The explosion on and subsequent sinking of the Deepwater Horizon on April 20, 2010, caused a firestorm of political and public opinion.
The offshore drilling rig was owned by Transocean and leased to British Petroleum in the Gulf of Mexico.
The resulting oil spill invoked an offshore drilling moratorium by President Barak Obama until further investigation could be made into the environmental effects of offshore drilling.
The following video of the oil rig fire in the Gulf of Mexico was provided courtesy of the US Coast Guard.
President Obama's decision polarized an already divided country that was deep in recession. While environmentalists favored the moratorium, working class citizens directly affected by the oil spill did not.
However, working class citizens weren't the only victims of the BP oil spill, as the picture to the right demonstrates.
According to Earth Justice, the British Petroleum oil spill continues to smother coral formation, infect the food chain, layer the ocean floor with tarry deposits, and affect life forms in ways that can only be estimated.
If these claims are true, our oceans could be in danger.
Is there any other oil spill in US history that we can compare this oil spill to and draw logical conclusions from?
There certainly is - the Exxon Valdez oil spill.
Bakken Shale: The Bakken Shale was at one time considered to be a marginal find because the oil was trapped in such low permeable shale.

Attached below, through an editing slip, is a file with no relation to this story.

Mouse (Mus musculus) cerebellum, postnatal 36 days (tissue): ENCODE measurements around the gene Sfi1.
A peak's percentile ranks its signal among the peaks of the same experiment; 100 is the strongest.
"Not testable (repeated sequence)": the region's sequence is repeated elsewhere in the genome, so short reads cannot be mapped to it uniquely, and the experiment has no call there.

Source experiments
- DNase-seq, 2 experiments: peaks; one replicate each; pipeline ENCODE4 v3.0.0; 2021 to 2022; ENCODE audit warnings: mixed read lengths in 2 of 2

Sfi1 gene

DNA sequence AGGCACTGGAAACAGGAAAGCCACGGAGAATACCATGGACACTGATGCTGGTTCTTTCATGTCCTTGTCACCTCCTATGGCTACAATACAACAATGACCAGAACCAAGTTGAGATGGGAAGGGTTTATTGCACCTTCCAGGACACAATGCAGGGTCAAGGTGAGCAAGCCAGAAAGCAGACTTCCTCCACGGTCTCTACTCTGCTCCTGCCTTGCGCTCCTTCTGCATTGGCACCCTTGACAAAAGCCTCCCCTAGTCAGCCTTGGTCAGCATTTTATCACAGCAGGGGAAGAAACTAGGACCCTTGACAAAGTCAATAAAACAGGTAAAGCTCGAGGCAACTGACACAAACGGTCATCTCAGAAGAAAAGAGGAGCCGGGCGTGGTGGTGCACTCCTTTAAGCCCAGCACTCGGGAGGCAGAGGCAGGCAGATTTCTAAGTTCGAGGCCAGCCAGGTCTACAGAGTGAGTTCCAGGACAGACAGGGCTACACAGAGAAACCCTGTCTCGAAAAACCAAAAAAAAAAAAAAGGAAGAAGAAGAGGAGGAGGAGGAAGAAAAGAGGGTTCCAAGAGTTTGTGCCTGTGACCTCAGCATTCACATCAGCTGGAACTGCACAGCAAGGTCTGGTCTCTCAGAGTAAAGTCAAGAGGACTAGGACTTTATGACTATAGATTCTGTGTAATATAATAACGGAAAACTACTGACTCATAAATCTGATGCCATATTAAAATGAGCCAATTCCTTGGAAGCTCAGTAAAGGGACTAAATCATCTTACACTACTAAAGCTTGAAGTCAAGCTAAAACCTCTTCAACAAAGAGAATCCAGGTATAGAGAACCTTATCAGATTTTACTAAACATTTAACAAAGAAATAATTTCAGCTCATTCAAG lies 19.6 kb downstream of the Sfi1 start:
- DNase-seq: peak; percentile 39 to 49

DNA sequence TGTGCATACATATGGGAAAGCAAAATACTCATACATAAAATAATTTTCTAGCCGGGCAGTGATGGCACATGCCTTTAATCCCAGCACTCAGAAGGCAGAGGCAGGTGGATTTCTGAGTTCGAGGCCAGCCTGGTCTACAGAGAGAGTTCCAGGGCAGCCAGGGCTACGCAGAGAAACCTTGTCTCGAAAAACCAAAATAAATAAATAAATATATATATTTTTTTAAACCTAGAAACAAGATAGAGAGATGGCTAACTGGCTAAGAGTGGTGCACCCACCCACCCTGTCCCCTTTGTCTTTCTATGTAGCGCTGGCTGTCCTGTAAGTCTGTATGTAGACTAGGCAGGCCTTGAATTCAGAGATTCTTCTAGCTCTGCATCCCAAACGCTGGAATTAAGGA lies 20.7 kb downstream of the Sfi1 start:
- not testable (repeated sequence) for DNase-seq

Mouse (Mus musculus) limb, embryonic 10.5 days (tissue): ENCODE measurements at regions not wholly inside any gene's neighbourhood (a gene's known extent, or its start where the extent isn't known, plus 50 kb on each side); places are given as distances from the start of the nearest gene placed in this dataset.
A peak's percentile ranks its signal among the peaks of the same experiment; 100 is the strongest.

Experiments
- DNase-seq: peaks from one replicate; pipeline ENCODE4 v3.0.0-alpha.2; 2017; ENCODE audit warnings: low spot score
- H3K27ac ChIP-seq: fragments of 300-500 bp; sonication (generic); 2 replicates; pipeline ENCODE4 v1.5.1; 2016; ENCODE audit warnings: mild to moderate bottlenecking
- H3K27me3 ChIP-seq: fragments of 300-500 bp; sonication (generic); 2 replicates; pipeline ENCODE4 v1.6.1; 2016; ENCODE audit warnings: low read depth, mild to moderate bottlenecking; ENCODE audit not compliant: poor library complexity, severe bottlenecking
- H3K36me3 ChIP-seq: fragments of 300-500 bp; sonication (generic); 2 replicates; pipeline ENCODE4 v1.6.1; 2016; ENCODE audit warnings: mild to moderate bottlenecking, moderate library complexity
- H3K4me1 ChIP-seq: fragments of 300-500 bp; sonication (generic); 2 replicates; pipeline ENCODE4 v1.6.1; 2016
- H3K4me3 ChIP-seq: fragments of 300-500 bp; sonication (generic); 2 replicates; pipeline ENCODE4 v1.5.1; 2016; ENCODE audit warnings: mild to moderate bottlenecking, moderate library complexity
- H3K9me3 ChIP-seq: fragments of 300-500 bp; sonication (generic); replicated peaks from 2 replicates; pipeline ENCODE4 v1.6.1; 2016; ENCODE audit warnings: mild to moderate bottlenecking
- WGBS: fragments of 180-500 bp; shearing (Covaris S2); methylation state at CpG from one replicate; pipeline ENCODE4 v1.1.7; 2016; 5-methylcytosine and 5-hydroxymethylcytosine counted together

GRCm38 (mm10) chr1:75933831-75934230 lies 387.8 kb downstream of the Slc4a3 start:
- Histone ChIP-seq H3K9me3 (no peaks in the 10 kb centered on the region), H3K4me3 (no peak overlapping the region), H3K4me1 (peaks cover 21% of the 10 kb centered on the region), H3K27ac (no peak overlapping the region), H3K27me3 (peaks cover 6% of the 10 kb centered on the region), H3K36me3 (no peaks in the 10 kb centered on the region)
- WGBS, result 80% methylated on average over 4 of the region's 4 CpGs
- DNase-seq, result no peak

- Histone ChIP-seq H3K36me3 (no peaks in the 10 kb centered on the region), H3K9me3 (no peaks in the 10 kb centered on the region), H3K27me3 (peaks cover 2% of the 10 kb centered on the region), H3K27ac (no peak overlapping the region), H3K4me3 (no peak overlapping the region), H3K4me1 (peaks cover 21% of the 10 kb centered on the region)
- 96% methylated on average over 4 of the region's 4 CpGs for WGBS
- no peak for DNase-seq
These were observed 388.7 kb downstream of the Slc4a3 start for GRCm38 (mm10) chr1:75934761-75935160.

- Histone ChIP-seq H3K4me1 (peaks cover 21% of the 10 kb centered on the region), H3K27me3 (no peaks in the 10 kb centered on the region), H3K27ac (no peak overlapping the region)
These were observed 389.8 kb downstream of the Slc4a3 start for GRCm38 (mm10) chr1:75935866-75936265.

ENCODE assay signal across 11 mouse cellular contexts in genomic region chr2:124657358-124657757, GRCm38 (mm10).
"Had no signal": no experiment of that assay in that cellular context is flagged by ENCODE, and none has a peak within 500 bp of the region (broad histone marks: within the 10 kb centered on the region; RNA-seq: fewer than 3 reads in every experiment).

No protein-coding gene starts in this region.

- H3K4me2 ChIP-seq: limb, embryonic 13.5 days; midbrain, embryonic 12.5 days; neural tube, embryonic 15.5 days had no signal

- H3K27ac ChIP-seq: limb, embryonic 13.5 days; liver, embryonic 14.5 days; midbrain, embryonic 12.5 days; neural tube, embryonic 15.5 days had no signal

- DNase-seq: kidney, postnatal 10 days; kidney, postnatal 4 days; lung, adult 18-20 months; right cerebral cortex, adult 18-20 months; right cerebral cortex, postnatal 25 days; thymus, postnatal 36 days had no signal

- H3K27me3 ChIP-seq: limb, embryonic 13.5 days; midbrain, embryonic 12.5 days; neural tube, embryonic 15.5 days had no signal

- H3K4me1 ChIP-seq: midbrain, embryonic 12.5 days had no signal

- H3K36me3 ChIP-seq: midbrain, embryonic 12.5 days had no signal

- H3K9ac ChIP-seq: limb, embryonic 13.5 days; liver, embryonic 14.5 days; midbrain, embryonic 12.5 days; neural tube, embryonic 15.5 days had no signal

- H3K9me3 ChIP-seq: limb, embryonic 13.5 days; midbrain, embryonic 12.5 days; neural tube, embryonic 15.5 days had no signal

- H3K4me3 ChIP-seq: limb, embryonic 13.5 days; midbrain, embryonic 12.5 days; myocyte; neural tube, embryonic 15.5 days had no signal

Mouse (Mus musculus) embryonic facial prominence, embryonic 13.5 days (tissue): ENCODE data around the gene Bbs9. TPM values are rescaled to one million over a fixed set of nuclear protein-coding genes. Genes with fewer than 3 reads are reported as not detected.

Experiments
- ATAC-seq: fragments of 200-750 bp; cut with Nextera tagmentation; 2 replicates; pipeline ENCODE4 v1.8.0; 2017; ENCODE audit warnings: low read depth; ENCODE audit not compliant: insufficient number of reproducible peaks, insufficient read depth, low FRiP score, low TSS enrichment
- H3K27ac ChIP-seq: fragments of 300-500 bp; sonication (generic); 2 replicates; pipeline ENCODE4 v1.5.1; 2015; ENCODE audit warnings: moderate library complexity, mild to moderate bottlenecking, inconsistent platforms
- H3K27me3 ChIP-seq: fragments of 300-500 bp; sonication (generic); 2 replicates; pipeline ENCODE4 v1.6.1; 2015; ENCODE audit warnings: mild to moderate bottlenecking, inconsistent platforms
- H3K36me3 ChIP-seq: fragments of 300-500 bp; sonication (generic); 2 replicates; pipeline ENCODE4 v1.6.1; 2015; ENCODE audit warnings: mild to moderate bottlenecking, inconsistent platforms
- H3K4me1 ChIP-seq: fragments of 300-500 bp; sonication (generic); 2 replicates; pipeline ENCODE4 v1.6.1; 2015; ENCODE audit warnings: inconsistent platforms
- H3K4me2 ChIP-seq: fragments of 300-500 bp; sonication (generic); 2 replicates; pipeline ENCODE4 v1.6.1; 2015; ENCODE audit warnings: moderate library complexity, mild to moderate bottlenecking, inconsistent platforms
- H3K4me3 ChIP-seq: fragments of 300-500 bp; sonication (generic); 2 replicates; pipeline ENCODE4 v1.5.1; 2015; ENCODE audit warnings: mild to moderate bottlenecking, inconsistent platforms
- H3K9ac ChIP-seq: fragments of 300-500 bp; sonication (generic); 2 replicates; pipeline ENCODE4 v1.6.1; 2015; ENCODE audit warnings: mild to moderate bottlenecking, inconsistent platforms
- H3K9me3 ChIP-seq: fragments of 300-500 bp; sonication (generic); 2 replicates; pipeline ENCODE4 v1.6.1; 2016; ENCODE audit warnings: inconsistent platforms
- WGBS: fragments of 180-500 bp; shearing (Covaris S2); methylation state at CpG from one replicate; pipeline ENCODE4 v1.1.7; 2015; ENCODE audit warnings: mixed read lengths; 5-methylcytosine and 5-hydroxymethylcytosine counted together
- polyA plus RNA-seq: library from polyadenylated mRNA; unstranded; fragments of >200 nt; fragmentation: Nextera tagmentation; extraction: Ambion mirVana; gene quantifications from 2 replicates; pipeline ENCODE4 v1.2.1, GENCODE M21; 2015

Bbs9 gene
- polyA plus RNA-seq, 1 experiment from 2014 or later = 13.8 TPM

Deepwater Horizon: Transocean's Deepwater Horizon burned for two days and then sank - an equipment loss of over $200 million.
Directional Drilling: Directional drilling is common practice in shale gas plays such as the Bakken and Barnett Shale, and the selection of drilling tools is critical.
Drilling Mud: Drilling mud can be oil, air, or water based. It cools and cleans the bit, stabilizes the well bore, and creates wallcake.
Exxon Valdez: The effects of the Exxon Valdez oil spill are still being felt almost 30 years later.
Natural Gas Drilling: Natural gas drilling looks to continue because the natural gas reserves of the United States are large enough to fuel our needs for many years to come.
Oil Well Drilling: Oil well drilling requires many pre-drilling decisions, such as whether to reverse circulate and which type of drilling mud to use.
Shale Oil: Shell Oil Company's in-situ conversion process requires a "freeze wall" around the outside perimeter of the shale oil extraction zone to prevent groundwater contamination.
Spindletop: The oil revolution began when Spindletop gushed black gold 150 feet in the air for nine days in 1901, and Howard Hughes invented the roller cone bit.
Tar Sands: Tar sands are a black, tar-like combination of clay, sand, water, and bitumen. They are sometimes called "oil sands" to make them seem more appealing.
Return from Deepwater Horizon to Offshore Drilling